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Le Dante près de quitter le cercle des âmes colères, sent comme un battement d’ailes qui vient le rafraîchir

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CAT 100. Etienne Achille Réveil after John Flaxman. Le Dante près de quitter le cercle des âmes colères, sent comme un battement d’ailes qui vient le rafraîchir. Plate 21 (from canto 17) in Purgatoire du Dante. Paris: Audot, 1833. Melville Memorial Room, Berkshire Athenaeum.

In canto 17, after the sun breaks through the acrid cloud and Dante’s imagination pictures a whole sequence of figures still purging themselves of wrath, an angel of meekness arrives to lead them to the next stage of their ascent. The angel first appears as a “light” that “strikes” Dante’s face “outshining far our earthly beam,” followed by a voice saying, “Here ye mount” (17.44-47). Then, as Dante approaches the first “stair,” he feels what seemed “the waving of a wing, / That fann’d my face, and whispered: ‘Blessed they, / The peace-makers: they know not evil wrath’” (17. 65-68). Raised to the next level of purgatory as the sun goes down, Dante and Virgil pause for Virgil’s discourse on love, natural and otherwise, that concludes the canto.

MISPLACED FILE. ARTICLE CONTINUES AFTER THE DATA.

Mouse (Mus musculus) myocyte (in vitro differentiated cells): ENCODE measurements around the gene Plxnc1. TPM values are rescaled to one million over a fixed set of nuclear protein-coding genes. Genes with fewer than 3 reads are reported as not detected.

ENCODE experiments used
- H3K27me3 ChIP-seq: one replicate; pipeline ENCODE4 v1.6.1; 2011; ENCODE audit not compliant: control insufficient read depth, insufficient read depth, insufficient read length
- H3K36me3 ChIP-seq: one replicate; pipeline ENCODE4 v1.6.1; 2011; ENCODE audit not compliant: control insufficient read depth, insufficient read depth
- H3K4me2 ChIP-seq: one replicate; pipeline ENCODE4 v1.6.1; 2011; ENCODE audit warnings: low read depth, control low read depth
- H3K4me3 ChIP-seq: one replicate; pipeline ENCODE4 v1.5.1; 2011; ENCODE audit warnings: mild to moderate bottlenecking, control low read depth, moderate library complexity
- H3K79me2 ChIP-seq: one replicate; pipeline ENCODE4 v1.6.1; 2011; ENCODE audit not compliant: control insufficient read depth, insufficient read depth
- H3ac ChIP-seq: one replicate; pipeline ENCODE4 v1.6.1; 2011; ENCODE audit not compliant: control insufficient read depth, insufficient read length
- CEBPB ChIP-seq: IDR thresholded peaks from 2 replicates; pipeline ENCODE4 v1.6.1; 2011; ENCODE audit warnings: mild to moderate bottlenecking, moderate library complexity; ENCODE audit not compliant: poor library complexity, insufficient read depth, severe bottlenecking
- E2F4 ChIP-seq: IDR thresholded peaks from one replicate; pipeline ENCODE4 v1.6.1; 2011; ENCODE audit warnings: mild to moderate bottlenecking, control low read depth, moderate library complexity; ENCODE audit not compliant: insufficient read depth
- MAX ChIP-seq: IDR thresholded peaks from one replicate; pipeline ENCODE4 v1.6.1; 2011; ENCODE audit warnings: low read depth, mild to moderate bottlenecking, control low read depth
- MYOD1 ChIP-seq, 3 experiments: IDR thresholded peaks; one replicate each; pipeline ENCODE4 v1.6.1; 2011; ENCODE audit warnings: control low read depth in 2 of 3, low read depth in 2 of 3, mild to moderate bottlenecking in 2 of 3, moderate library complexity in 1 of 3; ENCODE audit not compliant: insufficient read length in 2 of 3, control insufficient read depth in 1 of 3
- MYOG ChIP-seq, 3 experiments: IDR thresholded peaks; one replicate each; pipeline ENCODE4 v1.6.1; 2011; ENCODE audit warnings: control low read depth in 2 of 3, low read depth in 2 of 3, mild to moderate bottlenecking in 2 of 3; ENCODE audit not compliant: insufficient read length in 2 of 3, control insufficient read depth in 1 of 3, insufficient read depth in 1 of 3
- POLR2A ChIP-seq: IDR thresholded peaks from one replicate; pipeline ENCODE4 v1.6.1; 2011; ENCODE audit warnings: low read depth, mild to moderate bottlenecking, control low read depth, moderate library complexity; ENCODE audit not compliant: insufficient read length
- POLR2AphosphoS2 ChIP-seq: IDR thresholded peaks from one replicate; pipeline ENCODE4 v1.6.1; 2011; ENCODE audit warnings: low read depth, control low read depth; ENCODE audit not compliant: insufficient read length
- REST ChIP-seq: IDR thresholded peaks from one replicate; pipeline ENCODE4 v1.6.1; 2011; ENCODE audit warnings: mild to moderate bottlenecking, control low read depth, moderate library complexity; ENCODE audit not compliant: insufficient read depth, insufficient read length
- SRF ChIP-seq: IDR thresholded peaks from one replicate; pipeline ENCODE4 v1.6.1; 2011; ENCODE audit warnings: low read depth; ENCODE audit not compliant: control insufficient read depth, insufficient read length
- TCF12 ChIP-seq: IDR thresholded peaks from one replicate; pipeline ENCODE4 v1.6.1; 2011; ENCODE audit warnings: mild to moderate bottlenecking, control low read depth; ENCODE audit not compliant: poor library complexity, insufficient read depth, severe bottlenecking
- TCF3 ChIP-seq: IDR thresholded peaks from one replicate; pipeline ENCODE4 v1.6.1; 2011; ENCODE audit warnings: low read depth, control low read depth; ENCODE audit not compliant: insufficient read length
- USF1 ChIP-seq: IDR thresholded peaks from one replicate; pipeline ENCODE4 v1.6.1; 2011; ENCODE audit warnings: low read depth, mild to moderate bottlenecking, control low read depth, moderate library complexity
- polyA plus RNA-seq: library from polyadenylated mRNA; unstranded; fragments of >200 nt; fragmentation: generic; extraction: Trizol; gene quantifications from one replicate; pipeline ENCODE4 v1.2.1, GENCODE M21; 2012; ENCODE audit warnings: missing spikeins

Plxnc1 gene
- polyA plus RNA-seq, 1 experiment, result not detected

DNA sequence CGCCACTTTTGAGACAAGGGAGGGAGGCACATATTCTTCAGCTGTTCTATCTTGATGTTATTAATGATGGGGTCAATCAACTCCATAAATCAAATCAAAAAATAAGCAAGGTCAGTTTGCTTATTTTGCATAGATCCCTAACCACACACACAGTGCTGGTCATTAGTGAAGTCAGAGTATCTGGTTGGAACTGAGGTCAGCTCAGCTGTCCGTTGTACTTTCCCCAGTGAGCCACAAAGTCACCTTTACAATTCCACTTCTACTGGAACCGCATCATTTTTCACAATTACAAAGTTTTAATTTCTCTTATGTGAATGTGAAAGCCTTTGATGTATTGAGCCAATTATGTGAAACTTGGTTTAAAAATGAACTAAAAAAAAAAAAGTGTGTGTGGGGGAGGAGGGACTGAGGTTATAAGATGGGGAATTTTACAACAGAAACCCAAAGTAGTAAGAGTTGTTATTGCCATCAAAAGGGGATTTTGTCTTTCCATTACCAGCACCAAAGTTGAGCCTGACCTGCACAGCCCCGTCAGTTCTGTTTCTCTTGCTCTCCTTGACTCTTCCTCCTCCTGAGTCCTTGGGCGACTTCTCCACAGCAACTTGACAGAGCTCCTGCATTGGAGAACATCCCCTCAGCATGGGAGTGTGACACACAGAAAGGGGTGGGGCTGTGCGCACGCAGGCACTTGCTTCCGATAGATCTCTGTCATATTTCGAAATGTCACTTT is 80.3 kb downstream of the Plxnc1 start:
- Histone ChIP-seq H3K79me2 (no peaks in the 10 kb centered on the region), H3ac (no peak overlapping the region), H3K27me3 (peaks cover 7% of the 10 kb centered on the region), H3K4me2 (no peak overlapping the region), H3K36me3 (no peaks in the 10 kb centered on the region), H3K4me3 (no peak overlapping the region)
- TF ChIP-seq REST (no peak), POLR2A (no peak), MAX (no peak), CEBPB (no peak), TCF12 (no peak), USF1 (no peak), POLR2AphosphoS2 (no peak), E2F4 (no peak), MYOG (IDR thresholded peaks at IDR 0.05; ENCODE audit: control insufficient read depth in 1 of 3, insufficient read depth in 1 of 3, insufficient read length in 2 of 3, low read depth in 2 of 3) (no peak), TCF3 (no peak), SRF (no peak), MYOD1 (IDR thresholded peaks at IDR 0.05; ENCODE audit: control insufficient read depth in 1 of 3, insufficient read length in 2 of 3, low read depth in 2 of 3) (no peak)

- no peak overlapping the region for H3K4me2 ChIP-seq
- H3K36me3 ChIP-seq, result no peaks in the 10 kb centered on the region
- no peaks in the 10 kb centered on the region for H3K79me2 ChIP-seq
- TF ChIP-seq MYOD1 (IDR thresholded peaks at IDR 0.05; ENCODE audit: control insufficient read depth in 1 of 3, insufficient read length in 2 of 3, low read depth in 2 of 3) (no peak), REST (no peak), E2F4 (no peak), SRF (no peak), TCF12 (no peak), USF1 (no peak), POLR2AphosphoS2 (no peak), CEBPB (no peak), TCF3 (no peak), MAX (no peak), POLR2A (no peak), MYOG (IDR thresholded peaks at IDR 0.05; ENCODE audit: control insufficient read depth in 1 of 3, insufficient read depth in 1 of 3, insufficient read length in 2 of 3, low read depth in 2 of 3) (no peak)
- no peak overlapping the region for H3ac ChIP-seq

Flaxman’s illustration for this canto shows Dante and Virgil in arrested motion, probably as Dante feels the fan of the cheek from the angel above (as that is the poetic fragment with which Flaxman accompanied this illustration). Réveil refers to both the wrathful souls and the fanning wings in the title he supplies in French (whereas Flaxman entitled the Piroli engraving simply The Choir). Graphically, this image is notable for being yet another new way in which Flaxman imagines the figures of Virgil and Dante in spatial proximity to each other. In literary terms, the blessing on the “peace-makers” who “know not evil wrath” is of particular interest in relation to Billy Budd, for Billy is presented pre-eminently as a “peacemaker” on the Rights of Man (NN BBO 6) before he is impressed onto the man-of-war Bellipotent, where he in “wrath” will strike Claggart immediately upon being falsely accused. Whether this kind of “wrath” be “evil” is exactly the kind of distinction Virgil endeavors  to discern in his discourse on “natural” versus unnatural love, the former being instinctive and unthinking (as is Billy’s “wrath” for Claggart), the latter having that “excess of vigor, or defect,” which can “let it warp to evil” (as in the case of Claggart’s passion for Billy) (17.89-99).